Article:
This is where it gets interesting. In 2009, Inbee not only fails to win, but suffers her worst year on tour to date--a slew of missed cuts, just two top tens, a bloated scoring average, and a fiftieth-ranked $271,303 in prize money. No doubt some dodgy ballstriking contributed to these woes--138th in GIR and 142nd in driving accuracy. Yet all the while Inbee's putting game continues to relentlessly seek out and find the hole--this year she ranked first in both LPGA putting stats. If she could just manage to hit more greens, surely the scores will drop...

2010, a fresh start. Inbee makes good on her goal to hit more greens, and manages a big improvement, rising to 30th in GIR. But when a golfer starts hitting more greens, naturally the putts tend to multiply. She slips down the putting stat rankings. No wins this year, but some more top tens and a bunch of money, enough to rank eleventh. Plus a couple of smalltime wins while slumming it on the Japanese tour. Baby steps.

2011, time to finally put it all together right? Wrong. It's sort of a setback year, again, with only three top tens and about as much money as she earned in her rookie year. The tag of "fluke major winner" begins to loom. But the putting continues to shine, and the ballstriking continues to improve. Still, all signs seem to point to a steady, if ho-hum journeywomen career in Ms. Park's future.

2012, like the year before it, begins without distinction. Grinding along, making cuts, but not much else. Still winless since '08. Towards the end of the year though, something clicks, and Inbee starts making regular appearances on the first page of leaderboards. In July she finally busts through the funk and wins at Evian in France, then closes out the season with tournament finishes of T3, T2, 2, 2, 1, T15, 2, T17 and T2. Once again she leads in both putting categories for the year, and for the first time leads the money list, taking home over a cool $2 million.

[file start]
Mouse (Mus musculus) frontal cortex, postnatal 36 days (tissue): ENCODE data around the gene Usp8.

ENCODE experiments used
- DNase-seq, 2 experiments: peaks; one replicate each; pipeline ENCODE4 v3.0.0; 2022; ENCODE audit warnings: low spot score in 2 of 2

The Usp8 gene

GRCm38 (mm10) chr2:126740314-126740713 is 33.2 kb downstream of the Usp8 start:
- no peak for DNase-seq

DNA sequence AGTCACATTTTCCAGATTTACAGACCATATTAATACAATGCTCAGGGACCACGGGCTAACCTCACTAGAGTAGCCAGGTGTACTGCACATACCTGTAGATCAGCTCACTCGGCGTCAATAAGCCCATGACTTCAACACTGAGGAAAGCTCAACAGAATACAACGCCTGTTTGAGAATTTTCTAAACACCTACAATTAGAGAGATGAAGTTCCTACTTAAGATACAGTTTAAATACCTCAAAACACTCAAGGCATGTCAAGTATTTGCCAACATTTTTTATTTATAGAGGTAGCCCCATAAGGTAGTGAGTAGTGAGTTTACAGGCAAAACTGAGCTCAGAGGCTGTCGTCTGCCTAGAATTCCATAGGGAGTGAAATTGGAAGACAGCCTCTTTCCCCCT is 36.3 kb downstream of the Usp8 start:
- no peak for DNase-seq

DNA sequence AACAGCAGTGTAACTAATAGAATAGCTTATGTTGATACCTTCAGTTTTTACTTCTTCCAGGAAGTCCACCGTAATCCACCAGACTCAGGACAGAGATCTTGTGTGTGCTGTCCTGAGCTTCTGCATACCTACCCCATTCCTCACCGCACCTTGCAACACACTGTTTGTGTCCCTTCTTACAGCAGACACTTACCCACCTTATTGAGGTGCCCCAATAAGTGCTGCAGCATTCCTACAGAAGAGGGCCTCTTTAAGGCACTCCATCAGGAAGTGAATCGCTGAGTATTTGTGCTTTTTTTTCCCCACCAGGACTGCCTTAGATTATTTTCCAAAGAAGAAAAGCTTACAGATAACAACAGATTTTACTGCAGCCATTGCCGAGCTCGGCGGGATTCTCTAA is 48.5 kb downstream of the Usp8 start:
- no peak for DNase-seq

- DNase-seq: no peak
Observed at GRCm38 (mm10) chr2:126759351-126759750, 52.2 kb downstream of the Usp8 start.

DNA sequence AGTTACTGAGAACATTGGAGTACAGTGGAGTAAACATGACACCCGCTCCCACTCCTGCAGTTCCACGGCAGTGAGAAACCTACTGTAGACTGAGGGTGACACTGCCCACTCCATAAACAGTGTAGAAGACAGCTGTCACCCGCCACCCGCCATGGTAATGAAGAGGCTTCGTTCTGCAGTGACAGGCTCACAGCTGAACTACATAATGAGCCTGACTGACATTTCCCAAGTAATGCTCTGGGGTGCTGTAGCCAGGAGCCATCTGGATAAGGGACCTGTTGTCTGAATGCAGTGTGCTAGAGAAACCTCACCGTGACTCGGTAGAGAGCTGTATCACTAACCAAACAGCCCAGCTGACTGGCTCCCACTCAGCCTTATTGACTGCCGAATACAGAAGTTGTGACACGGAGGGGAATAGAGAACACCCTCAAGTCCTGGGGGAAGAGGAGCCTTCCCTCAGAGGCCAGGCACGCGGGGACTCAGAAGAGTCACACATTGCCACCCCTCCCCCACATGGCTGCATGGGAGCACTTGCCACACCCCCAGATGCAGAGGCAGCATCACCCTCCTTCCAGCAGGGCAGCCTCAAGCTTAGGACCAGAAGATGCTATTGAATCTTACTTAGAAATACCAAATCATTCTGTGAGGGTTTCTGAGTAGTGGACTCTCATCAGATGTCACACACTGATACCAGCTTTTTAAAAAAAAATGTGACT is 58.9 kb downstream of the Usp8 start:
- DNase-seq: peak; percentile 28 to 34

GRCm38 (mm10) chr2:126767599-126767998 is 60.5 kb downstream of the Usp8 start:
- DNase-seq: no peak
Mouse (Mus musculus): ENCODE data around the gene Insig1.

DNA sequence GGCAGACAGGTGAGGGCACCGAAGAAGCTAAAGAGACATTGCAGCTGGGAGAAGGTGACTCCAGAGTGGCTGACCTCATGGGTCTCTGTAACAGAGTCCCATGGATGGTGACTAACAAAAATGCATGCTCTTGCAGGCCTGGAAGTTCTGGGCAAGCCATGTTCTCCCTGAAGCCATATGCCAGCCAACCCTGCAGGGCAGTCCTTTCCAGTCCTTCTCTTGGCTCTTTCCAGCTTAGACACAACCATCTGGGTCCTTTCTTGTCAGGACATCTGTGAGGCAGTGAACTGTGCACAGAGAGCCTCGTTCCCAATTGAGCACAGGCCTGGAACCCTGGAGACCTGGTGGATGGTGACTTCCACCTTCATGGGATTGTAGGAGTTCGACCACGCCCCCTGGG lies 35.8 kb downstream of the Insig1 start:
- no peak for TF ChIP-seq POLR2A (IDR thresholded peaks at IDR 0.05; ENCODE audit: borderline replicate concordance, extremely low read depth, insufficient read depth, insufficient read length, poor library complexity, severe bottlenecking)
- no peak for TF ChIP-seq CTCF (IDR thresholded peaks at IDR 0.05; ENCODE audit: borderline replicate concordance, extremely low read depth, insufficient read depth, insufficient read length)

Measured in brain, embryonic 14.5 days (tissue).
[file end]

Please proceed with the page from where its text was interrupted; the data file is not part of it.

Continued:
The last three USWO champions celebrating on 18 yesterday, probably having a good laugh at the state of American women's golf.
Which brings us to the present. A boatload of achievements, six wins in a half year span, the earning of Immortal Godhead Status. Grand Slam feats under intense pressure and expectations. Video gamelike stats. Inbee's ballstriking, which was once a liability, is now a strength. 45th in Driving Accuracy and 15th in GIR are impressive by themselves. Coupled with #1 ranks in putts per round and putts per GIR however, it's nothing short of devastating, make-everyone-wanna-go-home golf. Currently in the world rankings, the gulf between IBP and #2 Stacy Lewis is five points--the same gap between Lewis and the world's 25th ranked player.

Not only that, but sources say that she has all but locked up the 2013 Legitimate Golf Putter of the Year award. Stay tuned for more.


  1. I wonder if she'll continue her domination until the inevitable bio-clock tells her to quit golfing and start making babies. Sorenstam was probably due, but the Ochoa thing was a bit sudden. I'm not trying to sound like a sexist a-hole, but you called her a FOB, so I guess I'm good.

    1. Sexism, racism, bald-faced xenophobia, we take it all on here.

  2. Do you ever wonder why we do not see Russian players on the PGA or LPGA? Just curious....

    1. I dunno. Maybe because of Russia's history of being an individual game, possibly at odds with the communist mentality. Could take a generation or two to phase out. The hell do I know!